the second installment.

June 17, 2008

My trip down memory lane continues with the story of Tiramisu – the cat, not the dessert.

You can’t really tell the story of Tira without starting with the story of Emma. Emma was my first pet as an adult, a beautiful light gray tabby that we brought home from the animal rescue. I will never ever forget the way she reached her paw out of the metal cage to pet my shirt. I knew that she was the one we were taking home.

Other than her incessant purring and the kneading of my hair while I tried to sleep, she was the perfect cat. She loved to play fetch with a little stuffed cow named Moo-Moo. She had absolutely no fear. She’d visit our neighbors and lived for chasing our neighbor’s beagle around the parking lot of the apartment building.

When I went to leave for a semester in England in January of 1997, she was nowhere for be found. Every time I called home I would ask Ben if he’d seen her and every time he’d sigh and say he was sorry, but he thought she’d run away. I came back that summer and I would walk the neighborhood looking for her. I was pitiful.*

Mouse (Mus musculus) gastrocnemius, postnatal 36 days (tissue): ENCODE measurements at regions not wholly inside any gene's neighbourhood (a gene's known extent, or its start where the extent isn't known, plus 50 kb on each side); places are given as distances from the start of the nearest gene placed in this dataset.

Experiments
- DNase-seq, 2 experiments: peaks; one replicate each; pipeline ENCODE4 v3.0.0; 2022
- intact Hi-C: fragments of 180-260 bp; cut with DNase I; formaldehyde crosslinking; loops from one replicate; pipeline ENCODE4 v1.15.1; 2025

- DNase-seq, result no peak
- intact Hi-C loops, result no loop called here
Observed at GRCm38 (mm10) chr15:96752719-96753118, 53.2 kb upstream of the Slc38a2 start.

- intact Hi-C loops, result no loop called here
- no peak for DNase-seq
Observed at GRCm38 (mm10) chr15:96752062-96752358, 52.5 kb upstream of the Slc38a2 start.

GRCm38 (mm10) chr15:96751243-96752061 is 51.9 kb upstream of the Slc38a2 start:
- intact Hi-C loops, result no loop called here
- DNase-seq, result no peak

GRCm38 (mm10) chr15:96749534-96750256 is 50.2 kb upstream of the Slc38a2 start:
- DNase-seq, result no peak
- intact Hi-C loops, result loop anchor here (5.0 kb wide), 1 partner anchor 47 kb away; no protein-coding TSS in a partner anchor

My friend Kelly, another exchange student who I’d met in England, took pity on me and brought over one of her new kittens to replace Emma. I named that kitten Tiramisu, after my favorite dessert from a restaurant near Nene, where Kelly and I had studied. And so began my life with Tira.

She was the opposite of Emma. She hid in the bread basket on the fridge most of the day, only coming out to use the litterbox or eat. She didn’t like people. She didn’t sleep with us or play with us. She just existed. She played with Athena, the ferret, a bit. She also got the passenger seat in the Honda Civic when we moved to Arizona, while I shared the back seat with a carseat and a magical staff – not my most comfortable four days.

In retrospect I feel bad for Tira as it was impossible to live up to Emma’s legacy, but she always was a part of our family. I would love to have a cat like her today. After all, I’ve got a kid to bother me while I try to sleep or to play fetch and chase dogs. Now I long for a quiet soul like hers.

—-

* It is worth noting here, too, that this was a benevolent fib on Ben’s part, as Emma had been mauled by a dog, dragged herself to our front step, and when Ben found her he took her to the vet to have her put down. He returned home to destroy all evidence. I only found this out when I accidentally killed his ferret three years later.

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